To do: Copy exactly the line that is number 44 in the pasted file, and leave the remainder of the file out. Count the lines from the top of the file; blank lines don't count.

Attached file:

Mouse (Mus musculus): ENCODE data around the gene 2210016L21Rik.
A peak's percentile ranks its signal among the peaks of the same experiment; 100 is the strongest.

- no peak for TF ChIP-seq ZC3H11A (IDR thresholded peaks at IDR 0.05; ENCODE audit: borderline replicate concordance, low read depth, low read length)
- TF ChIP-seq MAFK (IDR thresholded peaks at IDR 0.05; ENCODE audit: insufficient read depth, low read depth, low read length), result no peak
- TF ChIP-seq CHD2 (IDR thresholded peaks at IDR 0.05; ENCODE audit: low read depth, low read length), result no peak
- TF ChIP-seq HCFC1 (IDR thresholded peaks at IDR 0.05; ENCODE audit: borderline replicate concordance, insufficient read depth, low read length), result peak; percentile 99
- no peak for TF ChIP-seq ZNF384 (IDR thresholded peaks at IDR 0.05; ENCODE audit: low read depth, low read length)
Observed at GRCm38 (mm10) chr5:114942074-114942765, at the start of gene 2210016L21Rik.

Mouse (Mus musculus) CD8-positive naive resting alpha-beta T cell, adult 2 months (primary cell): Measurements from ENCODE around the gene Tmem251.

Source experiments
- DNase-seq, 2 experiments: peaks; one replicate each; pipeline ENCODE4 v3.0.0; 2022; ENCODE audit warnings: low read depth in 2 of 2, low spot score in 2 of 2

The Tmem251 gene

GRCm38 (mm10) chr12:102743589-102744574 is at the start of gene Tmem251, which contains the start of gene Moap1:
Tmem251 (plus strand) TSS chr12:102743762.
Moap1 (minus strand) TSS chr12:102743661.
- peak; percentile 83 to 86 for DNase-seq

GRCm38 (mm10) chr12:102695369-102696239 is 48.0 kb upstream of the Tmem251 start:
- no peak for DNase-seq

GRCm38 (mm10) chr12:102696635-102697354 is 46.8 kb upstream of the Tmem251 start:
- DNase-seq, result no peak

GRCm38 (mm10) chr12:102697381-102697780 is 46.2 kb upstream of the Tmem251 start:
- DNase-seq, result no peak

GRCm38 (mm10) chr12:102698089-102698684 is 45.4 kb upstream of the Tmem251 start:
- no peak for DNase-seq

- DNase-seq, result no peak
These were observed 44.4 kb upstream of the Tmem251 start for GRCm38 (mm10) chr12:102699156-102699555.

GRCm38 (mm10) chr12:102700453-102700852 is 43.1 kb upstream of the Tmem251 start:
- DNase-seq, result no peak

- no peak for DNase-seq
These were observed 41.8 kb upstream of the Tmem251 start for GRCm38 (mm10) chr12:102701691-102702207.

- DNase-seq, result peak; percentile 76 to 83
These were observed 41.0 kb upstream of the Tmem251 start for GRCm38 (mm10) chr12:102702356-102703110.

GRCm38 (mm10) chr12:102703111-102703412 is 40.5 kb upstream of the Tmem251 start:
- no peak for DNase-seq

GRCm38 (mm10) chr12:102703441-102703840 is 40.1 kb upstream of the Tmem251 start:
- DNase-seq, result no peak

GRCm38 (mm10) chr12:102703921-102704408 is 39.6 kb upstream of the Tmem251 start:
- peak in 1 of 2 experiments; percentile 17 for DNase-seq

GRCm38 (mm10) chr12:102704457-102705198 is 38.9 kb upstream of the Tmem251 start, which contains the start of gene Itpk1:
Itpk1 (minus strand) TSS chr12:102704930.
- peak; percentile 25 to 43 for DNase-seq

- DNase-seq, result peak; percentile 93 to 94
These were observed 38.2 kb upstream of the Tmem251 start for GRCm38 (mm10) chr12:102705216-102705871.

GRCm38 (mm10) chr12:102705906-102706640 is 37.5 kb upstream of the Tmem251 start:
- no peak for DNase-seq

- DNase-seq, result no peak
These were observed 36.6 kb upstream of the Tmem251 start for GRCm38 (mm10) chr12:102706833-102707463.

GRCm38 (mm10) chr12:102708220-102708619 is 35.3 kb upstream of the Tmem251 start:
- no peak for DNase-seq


GRCm38 (mm10) chr12:102705906-102706640 is 37.5 kb upstream of the Tmem251 start: